Tuesday, March 25, 2003
I'll admit, I had high hopes for this game. John Tobias, co-creator of Mortal Kombat, was contracted by Bill Gates 'R Us to make its superior competitor. But the features that could've been groundbreaking become mere novelties in the reality of a poor camera system and cheap artificial intelligence.
Story n such
Two gangs of six want each other's half of the yin-yang tablet to complete their spirits or whatever. It doesn't really matter. The attempt at this oriental folklore comes across as an overused gimmick to try to capture that odd magic the original Mortal Kombat had. No dice.
There are 12 fighters and three more hidden. There is no arcade mode, but rather a versus and "quest" mode where you must defeat the six fighters from the other gang, with each of your gang's six. Yay. You get two punch buttons, two kick buttons, one taunt button, a special move button and an evade/use pole button.
The most hyped part of the game was the limb damage system. If you hit someone in the arm too much, it will receive "limb damage" which renders the fighter's attacks 50% less powerful. The fun factor of this option hits you like a feather. After you "break" your first opponent's arm or leg, the idle animations show the fighter favoring the arm or slightly limping, but when they attack it's as if nothing changed. They aren't on the defensive more at all. In fact, they are more aggressive when the limbs get damaged. Plus, sometimes you break a right arm or left arm, depending on which one you keep hitting. The only problem is, you can't target the right or left arm/leg. So the CPU has to decide which to attribute damage to. Regardless, the "limb damage" system could've been groundbreaking, but ends up as a pure novelty.
The training mode is pure disappointment. In normal training modes, it will give you the move to do and show how to do it. After you successfully complete the move, it will switch automatically to the next move to accomplish. Not so in Tao Feng. Once you complete the move, there is no indication that you did it correctly. In fact, when you do it right, you have to manually change the move you are trying to accomplish by going to the moves list in the pause menu to change it. How ridiculous.
There are a variety of moves to do, but you can only perform special moves when your "Chi" meter is full. It gets full by you doing well in the fight. When it's full, the moves are easily done by pressing the white button. Your second and third special move can be performed by pressing back and white or forward and white together. This gives the gamer no sense of accomplishment. Also, it takes your whole Chi meter to do one move.
The combo system feels more free than other fighters, but lacks in the amount of moves available. Sadly, Mortal Kombat 5 had better depth. It took me about 10 minutes per fighter to master all I could versus a few days with gems such as Tekken or Soul Calibur.
You press back to block, which, annoyingly, hardly ever works. If the CPU decides it's going to hit you and start a big combo, it doesn't matter how you block; you will get thrashed. To add to the frustration, when you are pressing back to back away, the camera will arbitrarily change 180 degrees, so now you are moving forward, straight into the fist of your opponent, most likely losing much of your health from an unbreakable, un-counterable combo.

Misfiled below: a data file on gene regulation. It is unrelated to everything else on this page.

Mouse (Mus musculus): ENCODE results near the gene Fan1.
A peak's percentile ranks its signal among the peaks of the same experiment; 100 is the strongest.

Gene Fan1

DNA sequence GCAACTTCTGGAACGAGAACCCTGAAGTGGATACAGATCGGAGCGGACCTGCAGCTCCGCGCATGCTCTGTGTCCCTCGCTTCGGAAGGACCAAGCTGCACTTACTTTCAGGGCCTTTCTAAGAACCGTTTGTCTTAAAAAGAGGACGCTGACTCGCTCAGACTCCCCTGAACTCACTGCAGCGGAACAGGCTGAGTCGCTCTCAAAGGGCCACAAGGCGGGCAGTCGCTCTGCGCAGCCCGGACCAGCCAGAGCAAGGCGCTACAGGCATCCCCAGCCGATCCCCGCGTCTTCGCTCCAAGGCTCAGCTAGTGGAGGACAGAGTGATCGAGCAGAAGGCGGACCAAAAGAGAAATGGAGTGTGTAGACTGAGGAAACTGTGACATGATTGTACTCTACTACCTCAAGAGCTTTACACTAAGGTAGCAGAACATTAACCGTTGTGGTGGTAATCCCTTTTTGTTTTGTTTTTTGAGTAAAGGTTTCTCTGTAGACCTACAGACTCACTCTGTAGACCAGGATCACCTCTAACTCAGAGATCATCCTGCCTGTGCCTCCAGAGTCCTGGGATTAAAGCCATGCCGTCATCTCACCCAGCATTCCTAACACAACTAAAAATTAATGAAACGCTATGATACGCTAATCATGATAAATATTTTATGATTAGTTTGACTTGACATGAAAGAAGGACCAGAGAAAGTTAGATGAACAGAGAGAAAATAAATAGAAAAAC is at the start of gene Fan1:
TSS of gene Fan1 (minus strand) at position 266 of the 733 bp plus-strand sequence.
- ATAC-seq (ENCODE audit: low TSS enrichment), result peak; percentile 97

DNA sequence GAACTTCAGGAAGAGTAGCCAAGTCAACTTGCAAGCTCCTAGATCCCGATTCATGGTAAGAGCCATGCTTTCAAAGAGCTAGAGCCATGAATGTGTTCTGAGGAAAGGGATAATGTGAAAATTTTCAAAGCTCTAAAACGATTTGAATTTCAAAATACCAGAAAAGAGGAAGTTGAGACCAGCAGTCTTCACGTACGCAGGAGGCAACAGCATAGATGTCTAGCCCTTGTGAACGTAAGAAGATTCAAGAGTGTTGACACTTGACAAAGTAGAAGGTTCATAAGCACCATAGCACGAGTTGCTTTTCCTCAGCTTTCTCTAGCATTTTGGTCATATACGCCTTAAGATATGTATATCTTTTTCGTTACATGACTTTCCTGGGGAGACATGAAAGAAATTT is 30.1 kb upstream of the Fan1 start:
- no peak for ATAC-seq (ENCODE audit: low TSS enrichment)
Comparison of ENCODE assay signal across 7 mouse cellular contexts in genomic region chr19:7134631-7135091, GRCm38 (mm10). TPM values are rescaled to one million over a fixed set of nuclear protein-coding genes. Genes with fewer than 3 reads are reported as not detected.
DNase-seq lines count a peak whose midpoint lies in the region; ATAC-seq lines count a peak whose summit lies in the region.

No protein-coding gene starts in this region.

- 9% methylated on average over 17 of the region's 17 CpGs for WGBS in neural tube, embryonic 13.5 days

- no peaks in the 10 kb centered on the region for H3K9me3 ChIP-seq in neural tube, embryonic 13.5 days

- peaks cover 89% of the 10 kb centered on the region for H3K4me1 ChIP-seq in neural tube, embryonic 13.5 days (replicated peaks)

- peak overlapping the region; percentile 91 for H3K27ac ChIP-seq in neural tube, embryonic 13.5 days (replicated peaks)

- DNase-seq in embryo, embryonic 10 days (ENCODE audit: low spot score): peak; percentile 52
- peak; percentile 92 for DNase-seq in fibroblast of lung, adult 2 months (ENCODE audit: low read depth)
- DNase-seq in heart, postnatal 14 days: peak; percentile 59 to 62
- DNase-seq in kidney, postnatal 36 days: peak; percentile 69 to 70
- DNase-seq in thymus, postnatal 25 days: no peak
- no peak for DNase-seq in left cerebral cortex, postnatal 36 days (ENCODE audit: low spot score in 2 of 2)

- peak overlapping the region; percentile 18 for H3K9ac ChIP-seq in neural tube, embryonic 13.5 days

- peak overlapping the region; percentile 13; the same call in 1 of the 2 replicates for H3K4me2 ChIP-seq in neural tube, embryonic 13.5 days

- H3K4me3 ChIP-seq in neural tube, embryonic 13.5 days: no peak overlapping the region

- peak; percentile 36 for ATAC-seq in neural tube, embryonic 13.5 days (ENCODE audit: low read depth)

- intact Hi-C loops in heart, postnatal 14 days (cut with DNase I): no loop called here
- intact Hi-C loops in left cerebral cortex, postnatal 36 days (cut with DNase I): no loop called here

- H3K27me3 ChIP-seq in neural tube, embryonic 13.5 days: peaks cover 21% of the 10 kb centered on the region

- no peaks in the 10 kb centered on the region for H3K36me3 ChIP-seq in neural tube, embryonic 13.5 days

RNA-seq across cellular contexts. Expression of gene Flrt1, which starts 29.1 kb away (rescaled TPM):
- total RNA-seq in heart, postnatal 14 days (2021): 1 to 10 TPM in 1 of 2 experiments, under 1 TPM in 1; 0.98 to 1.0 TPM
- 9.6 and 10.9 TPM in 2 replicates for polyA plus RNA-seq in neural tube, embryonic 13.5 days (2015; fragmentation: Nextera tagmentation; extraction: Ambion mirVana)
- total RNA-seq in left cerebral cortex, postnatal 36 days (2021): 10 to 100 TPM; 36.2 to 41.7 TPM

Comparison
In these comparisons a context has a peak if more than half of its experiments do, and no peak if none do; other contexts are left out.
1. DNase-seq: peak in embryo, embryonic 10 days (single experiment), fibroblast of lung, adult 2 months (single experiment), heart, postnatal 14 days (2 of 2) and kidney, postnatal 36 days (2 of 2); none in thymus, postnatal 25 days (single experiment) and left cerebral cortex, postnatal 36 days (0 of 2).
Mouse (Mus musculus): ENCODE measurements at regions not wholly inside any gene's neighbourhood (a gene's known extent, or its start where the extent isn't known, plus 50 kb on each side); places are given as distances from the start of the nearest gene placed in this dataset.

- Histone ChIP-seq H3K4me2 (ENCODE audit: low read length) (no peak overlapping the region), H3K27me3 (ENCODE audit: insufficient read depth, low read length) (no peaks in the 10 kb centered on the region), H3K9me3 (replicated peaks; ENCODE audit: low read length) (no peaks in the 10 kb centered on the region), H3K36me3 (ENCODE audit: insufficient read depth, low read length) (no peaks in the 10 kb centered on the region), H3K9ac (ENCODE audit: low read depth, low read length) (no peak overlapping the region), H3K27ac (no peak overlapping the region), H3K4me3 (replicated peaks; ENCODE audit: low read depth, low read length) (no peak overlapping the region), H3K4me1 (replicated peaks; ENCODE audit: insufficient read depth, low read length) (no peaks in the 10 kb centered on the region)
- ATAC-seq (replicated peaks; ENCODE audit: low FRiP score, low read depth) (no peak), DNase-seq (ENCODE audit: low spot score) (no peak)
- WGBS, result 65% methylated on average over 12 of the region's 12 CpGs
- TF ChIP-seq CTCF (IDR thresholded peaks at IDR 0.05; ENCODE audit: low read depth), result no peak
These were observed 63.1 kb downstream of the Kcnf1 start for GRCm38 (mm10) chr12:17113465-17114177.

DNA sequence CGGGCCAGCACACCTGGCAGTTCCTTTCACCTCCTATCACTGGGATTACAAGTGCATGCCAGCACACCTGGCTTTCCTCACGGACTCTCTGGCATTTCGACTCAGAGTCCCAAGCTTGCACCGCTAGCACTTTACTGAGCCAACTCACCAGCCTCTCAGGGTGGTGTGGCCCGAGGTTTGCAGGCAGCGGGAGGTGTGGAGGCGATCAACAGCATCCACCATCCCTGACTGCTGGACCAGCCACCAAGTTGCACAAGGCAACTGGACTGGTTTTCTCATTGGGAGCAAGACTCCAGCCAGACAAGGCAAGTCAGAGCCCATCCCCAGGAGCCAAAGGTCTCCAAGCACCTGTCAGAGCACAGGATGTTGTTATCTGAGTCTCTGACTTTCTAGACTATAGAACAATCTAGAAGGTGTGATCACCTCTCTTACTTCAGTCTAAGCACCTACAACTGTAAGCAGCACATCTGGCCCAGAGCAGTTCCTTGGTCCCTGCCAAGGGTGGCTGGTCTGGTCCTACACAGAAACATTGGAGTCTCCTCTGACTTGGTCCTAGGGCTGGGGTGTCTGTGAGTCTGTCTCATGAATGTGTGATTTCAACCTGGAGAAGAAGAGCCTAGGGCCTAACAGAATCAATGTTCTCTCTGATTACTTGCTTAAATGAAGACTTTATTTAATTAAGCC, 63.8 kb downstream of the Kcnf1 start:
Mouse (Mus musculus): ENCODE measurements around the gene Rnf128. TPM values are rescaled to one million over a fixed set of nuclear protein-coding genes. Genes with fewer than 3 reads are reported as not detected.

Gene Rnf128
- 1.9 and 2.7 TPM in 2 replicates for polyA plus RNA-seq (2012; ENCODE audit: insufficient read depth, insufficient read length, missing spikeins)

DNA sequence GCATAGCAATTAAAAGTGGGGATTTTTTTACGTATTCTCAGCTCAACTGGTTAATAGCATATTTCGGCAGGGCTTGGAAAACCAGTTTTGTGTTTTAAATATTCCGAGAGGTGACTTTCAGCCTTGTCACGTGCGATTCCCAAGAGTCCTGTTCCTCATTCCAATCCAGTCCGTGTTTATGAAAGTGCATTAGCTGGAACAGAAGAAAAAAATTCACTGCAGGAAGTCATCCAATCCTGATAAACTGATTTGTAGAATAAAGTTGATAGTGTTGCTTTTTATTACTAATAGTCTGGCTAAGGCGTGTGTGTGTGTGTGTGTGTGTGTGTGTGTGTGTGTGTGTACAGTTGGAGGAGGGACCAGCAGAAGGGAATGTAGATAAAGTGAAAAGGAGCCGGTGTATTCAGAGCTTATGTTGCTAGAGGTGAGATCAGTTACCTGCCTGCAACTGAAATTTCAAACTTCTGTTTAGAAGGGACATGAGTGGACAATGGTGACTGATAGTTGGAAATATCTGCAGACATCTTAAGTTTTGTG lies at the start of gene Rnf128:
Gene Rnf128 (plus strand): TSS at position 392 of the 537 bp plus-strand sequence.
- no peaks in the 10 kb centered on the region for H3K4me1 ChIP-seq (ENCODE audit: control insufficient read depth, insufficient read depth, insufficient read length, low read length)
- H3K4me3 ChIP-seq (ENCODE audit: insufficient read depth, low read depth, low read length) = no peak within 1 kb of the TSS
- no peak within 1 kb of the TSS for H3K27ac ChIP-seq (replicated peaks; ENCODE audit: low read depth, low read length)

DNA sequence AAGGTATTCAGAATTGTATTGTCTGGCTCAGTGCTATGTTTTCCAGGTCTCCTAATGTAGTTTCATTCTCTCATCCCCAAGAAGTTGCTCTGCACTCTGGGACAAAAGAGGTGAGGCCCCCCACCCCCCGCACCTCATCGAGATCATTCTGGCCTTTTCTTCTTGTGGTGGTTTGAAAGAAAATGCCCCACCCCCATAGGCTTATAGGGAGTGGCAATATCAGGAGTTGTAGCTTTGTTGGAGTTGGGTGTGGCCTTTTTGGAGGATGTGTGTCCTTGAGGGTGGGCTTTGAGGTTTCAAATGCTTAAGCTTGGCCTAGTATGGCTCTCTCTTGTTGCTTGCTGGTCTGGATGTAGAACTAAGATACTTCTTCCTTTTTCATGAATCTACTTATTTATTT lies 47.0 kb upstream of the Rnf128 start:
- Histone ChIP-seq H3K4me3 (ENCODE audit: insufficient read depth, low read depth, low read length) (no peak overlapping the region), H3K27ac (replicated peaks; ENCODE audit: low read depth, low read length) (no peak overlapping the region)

Moving up or down takes way too long to accomplish for a 3-D fighter wanting to be taken seriously. To do this, you have to press back or forward for almost one second, then ease into up or down. You can't move 3-D immediately. By the time you get to move into the foreground or background, your strategy is foiled because either 1) your opponent has moved 2) your opponent started a cheap combo or 3) you have accidentally jumped or crouched. Yuk.
Wait...there are good points
Let's get to the good. The game is gorgeous. The character models are clean, detailed and their animations are fluid. Tao Feng is a joy to watch. Bruises appear where the fighter gets hit or kicked. Blood starts to pour eventually. Floors crack and shatter if you fall hard. Windows and statues break if you are slammed into them. The environments are more interactive than any other fighting game. A fantastic visual presentation.
You can press the right trigger to flip attack off walls when you are cornered or swing off of pole-like objects to attack with greater force. It's a nice option, but happens not often enough to mention as a major part of the game.
The sound is suitable and sometimes the whizzing of kicks and punches gets repetitive. I don't understand how hard it is to vary it up more than this. The soundtrack is generically oriental. Nothing melodic stands out, but it all gets the job done.
Overall, I found myself having a fairly good time every fourth time I played it. The other 75% of the time I spent in anger of cheap combos and a camera system that totally destroys gameplay. The saddest part? This could've been a pretty good fighter with some very minor tweaks.
Replay Value: D
Overall: 72% C-